The apprenticeship career pathway, once confined to skilled labor, is making a comeback in white collar professions and can be an effective way for employers to engage young adults with disabilities while diversifying their workforce. By the same token, successful apprenticeships require stakeholder engagement between employers, educators, and local government, and perform best when they are business-driven and aligned with workforce needs. Luckily, we have a proven evidence-based model in the Swiss Apprenticeship System, which has shown to be a global economic leader in apprenticeship.
A relative newcomer to the apprenticeship arena, Colorado-based CareerWise, is partnering with businesses, industry associations, school districts, and policymakers in the first year of their pilot program. With funding from JPMorgan Chase, Bloomberg Philanthropies, the Walton Family Foundation, and others, CareerWise has an ambitious goal of creating over 20,000 apprenticeships in high-demand Colorado occupations over the next ten years. What makes CareerWise stand out among their peers, however, is their tenacity in modeling their program after the reputable Swiss Apprenticeship System. In Switzerland, apprenticeship is a national government-led but business-aligned initiative used as the primary pathway to employment for over 70% of young adults aged 15-20 prior to fully entering the workforce. The success of the Swiss approach to apprenticeship is heavily reliant on linkage between business and education, whereby apprentices spend 30% of their time learning hard skills through a vocational school, and 70% of their time in the business environment working on teams.
Another shining example of successful apprenticeship in the U.S. is Zurich Insurance Group, who is joining forces with risk management powerhouse, Aon, and the Department of Labor to revolutionize the financial services industry in Chicago. Staying true to their Swiss roots, Zurich Insurance Group has partnered with Harper College in Chicago to train at least 100 apprentices in financial services by 2020. About the initiative, Zurich North America Commercial CEO Mike Foley stated, “Apprenticeship programs represent a win-win opportunity for students and employers… Students get paid a salary to gain experience from business professionals in established companies, while earning a tuition-free degree, and businesses can gain access to a new pool of talent specifically trained for their needs.”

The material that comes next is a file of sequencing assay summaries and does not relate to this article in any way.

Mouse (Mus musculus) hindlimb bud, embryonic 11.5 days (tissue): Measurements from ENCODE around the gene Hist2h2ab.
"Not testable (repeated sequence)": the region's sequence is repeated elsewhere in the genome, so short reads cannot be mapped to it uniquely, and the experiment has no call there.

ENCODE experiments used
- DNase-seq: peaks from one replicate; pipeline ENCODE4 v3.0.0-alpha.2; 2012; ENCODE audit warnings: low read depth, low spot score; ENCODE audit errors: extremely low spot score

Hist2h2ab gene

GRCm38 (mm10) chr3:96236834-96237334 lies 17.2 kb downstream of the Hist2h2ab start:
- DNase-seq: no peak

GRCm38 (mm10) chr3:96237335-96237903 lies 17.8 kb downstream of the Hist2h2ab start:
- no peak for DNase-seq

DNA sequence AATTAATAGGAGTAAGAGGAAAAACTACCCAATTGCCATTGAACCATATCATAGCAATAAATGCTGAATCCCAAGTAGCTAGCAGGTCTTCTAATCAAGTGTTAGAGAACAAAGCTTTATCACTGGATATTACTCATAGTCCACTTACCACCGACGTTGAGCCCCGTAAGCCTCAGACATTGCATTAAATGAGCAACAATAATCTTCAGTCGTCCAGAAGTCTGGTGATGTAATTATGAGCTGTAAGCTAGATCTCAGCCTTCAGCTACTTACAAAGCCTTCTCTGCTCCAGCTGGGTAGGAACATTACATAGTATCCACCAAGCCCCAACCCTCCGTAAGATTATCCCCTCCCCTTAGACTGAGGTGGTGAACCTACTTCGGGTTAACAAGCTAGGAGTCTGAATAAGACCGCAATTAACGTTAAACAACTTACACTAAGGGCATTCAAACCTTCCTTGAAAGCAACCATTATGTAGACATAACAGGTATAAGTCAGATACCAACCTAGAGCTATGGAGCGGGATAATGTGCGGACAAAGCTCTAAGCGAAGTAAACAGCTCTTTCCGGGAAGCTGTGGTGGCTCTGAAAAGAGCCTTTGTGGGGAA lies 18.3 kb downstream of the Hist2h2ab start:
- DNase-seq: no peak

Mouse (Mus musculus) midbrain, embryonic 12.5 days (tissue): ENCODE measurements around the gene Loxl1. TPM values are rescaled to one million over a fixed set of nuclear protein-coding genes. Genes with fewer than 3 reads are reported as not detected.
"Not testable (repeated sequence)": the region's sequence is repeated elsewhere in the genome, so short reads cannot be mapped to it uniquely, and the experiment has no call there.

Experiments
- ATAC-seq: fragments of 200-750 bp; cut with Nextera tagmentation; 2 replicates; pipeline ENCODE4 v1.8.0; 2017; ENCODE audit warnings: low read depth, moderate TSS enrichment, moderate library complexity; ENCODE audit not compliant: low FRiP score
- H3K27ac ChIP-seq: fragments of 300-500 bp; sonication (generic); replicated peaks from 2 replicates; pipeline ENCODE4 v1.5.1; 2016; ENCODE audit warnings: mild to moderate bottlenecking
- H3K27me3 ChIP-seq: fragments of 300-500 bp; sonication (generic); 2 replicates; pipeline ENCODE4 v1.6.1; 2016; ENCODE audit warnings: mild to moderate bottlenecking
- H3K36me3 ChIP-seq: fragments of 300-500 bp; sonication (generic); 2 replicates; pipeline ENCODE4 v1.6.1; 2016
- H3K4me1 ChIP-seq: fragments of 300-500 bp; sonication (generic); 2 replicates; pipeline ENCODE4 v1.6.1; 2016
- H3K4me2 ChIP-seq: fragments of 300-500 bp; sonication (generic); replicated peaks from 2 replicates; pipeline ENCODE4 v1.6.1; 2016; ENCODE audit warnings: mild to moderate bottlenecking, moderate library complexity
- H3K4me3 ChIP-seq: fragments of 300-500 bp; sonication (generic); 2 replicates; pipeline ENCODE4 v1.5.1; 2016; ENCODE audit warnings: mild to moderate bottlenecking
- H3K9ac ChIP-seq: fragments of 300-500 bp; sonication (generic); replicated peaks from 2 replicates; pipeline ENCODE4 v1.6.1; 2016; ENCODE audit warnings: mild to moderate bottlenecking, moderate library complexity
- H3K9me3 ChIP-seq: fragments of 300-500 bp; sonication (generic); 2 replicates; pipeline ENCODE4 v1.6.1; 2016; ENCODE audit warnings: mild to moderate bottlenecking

As employers increasingly acknowledge the performance and retainment gains of diverse workforces over homogeneous ones, apprenticeships can be an innovative reduced-risk approach to engaging more diverse populations, particularly young adults with disabilities. However, we as stakeholders in disability and employment need to do a better job of following the Swiss model of apprenticeship and align our employment initiatives to the needs of businesses. Creating a win-win scenario through apprenticeship requires economic alignment and linkage to stakeholders who are going to work collaboratively to achieve their collective goals. Additionally, we need to make an effort to be more transparent in sharing best practices when apprenticeships succeed and when challenges arise.
Truth be told, apprenticeships are not trivial approaches to employment for under-skilled workers, but have the potential to offer transformative career success for millions of underemployed and unemployed young adults with disabilities. If there’s one sure way of making both economic and social progress while engaging stakeholders across business, education, and government, it’s through smartly-design apprenticeship programs.
The next question is: Does your company have an apprenticeship program? If not, let’s get started.